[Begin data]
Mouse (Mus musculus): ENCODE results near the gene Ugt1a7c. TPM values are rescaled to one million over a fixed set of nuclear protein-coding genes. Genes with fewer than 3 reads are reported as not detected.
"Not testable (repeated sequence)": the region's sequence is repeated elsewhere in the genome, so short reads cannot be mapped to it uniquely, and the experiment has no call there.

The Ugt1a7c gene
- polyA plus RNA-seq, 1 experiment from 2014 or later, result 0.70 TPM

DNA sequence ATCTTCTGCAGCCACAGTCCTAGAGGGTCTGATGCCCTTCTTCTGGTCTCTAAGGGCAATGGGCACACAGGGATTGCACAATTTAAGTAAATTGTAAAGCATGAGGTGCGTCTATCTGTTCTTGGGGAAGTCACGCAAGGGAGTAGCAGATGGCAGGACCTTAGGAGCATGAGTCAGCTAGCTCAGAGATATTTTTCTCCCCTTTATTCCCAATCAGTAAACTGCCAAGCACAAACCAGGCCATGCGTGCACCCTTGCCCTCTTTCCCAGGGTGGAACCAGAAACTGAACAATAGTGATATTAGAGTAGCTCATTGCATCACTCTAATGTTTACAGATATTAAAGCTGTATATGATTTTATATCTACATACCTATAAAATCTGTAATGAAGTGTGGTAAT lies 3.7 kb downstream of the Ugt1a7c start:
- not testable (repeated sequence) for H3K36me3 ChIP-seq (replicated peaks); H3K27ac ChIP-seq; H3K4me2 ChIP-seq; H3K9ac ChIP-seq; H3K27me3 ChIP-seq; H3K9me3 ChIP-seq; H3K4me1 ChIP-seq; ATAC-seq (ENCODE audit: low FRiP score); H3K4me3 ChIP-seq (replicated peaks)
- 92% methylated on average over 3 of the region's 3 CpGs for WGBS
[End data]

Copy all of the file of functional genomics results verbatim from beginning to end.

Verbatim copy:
Mouse (Mus musculus): ENCODE results near the gene Ugt1a7c. TPM values are rescaled to one million over a fixed set of nuclear protein-coding genes. Genes with fewer than 3 reads are reported as not detected.
"Not testable (repeated sequence)": the region's sequence is repeated elsewhere in the genome, so short reads cannot be mapped to it uniquely, and the experiment has no call there.

The Ugt1a7c gene
- polyA plus RNA-seq, 1 experiment from 2014 or later, result 0.70 TPM

DNA sequence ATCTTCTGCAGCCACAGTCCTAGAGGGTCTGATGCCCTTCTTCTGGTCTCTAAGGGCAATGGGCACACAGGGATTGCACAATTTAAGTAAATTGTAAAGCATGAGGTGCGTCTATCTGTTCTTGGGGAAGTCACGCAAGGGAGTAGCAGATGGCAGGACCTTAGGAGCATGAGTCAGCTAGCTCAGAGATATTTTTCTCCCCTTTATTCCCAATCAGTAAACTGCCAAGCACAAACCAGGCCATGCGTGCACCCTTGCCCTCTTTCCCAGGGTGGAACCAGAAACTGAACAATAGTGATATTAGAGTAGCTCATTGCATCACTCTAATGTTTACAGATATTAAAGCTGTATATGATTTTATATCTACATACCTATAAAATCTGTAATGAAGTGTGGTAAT lies 3.7 kb downstream of the Ugt1a7c start:
- not testable (repeated sequence) for H3K36me3 ChIP-seq (replicated peaks); H3K27ac ChIP-seq; H3K4me2 ChIP-seq; H3K9ac ChIP-seq; H3K27me3 ChIP-seq; H3K9me3 ChIP-seq; H3K4me1 ChIP-seq; ATAC-seq (ENCODE audit: low FRiP score); H3K4me3 ChIP-seq (replicated peaks)
- 92% methylated on average over 3 of the region's 3 CpGs for WGBS